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Population scare 'a convenient lie'

With effective international governmental action to tackle climate change well and truly off the agenda, perhaps it is no accident that attempts are under way to make global population levels a central issue once again.

The thinking, as always, is that there are too many people on the planet for “sustainable development” as well as concerns about the “impacts” of growing populations on resources. At least that is how the Royal Society, Britain’s self-appointed national academy of science, wants us to see the issue.

It has announced an inquiry into population levels that has a real ring of the late 18th century about it. The cleric-turned-economist Thomas Malthus then predicted that humanity would grow faster than the food supply. This “principle”, claimed Malthus, was "one of the causes that have hitherto impeded the progress of mankind towards happiness".

Modern supporters of variations of Malthus’s notions are on the panel. They include Jonathan Porritt, former government chief environmental adviser and head of the Sustainable Development Commission, and naturalist and film-maker David Attenborough, who is a leading light in the disturbing Optimum Population Trust (OPT).

The OPT’s Roger Martin believes that people have to live “within the limits of the place we inhabit” while its website claims that population growth is “rapidly destabilising our climate and destroying the natural world on which we depend for future life”. Britain’s “optimum” population is put at 30 million – under half its present size.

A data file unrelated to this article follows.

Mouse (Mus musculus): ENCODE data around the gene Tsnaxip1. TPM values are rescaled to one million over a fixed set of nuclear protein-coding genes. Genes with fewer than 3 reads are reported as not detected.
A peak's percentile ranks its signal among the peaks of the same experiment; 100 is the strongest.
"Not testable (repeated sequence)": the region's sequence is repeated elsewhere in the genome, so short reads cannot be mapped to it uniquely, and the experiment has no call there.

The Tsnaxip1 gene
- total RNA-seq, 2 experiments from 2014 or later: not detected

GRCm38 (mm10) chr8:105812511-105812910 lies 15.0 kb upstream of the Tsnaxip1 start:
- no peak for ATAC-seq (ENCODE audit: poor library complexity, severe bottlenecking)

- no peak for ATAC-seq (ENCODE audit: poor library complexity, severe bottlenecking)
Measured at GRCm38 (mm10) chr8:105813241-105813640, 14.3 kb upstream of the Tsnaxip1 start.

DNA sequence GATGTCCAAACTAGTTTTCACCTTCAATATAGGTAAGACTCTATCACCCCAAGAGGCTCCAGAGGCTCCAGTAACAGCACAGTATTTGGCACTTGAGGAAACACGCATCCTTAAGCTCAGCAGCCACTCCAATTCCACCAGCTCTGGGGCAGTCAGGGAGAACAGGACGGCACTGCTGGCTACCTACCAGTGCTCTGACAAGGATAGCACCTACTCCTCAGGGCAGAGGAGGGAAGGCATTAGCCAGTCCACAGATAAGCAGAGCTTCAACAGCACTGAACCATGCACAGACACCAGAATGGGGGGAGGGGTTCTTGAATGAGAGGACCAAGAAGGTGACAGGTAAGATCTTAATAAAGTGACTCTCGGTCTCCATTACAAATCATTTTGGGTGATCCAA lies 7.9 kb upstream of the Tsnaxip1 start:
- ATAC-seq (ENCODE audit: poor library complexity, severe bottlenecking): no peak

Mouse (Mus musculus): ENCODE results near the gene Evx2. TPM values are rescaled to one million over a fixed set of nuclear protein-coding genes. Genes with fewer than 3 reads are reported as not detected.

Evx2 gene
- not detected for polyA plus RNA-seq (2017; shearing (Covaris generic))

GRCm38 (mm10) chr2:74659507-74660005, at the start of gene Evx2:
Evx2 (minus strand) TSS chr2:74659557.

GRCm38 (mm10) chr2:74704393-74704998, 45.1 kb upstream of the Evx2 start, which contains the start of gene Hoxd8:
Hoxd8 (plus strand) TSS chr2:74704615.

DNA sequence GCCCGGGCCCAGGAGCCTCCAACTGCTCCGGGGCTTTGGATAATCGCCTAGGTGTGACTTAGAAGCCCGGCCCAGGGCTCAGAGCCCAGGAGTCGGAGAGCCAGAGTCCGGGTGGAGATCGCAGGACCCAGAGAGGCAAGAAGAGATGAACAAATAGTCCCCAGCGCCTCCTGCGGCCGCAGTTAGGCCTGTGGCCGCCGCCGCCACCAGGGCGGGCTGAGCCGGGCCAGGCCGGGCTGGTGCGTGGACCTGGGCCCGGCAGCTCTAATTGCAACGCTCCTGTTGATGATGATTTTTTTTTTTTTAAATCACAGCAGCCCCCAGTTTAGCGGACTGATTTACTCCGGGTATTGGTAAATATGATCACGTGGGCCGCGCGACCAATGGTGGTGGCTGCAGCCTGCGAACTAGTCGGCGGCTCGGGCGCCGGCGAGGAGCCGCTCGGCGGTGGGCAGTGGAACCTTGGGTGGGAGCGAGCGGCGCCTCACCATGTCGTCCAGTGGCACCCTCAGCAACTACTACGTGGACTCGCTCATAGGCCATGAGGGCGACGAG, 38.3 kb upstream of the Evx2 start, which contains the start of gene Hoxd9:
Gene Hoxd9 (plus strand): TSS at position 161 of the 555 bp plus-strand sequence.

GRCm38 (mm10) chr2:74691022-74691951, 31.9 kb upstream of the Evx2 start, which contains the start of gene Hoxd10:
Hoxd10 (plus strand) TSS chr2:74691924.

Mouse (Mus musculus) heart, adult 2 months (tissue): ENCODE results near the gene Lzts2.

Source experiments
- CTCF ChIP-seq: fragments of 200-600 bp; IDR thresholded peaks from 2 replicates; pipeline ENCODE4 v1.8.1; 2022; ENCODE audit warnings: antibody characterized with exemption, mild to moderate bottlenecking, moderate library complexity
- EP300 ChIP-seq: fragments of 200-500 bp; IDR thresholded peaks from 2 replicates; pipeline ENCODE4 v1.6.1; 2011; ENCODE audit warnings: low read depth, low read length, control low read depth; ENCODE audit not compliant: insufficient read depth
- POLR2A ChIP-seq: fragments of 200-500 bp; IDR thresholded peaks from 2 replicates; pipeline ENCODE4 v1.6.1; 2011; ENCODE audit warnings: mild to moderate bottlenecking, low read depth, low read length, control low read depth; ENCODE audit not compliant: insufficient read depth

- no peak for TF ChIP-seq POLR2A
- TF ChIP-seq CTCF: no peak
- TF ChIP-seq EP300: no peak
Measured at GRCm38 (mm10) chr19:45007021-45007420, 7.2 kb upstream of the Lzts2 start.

The whole argument is muddle-headed and is based on accepting how capitalist society functions (or, in many instances, does not) as an eternal, natural law. Even a glance at the figures since Malthus disproves his assertion. In 1800, at the beginning of the industrial revolution, there were about a 1 billion people, which rose to 1.7 billion by 1900.

By 2000, it had quadrupled to 6 billion during a century of advances in public health, technology, food production and cheaper energy sources. In other words, the world’s population grew because there was a potential and capacity for it to survive. Absolute numbers continue to grow and projections are for a total of 8.3 billion by 2030. But the percentage rate of increase is falling. In many countries, a declining birth-rate points to an eventual fall in absolute numbers.

The biologist and writer Colin Tudge fiercely disputes the Malthusian argument, insisting that the failure to feed the present population is a result of feeding half of all staple crops to livestock, and then wasting about a third of what we do produce. “We already produce enough for nine billion, if only we used it properly. And we don't need to be vegetarian. Cattle and sheep do best on grass and browse, and there is plenty of those,” he insists.

As Tudge suggests, the real issues are about how food is produced, distributed and sold as well as how natural resources are used. The Royal Society, as an establishment institution, won’t question the framework of capitalist society. Instead, it wants us to accept that we cannot reach beyond the present, or conceive of another way of organising society. A truly anti-scientific approach if there ever was one.

Global society has indeed reached a “limit” – one that actually prevents us from establishing a conscious, sustainable self-relationship with nature. The limit is to be found in a capitalist society’s social relations that commodify everything and alienates producers from the fruits of their labour and the world around them.

For the last word, I can do no better than cite Tudge again:

For governments and corporations, Malthusian gloom is not an inconvenient truth but an all-too convenient lie. We are still told from on high that even to keep pace with human numbers we need to double food supply in the next few decades – so we need more big-time industrial farming with hi-tech inputs. There is no reason for this – except that it's profitable, and would maintain the political status quo. The future is indeed promising; but if we want to gather its fruits, then we need to find a very different way of running our affairs.

Paul Feldman
Communications editor
15 July 2010

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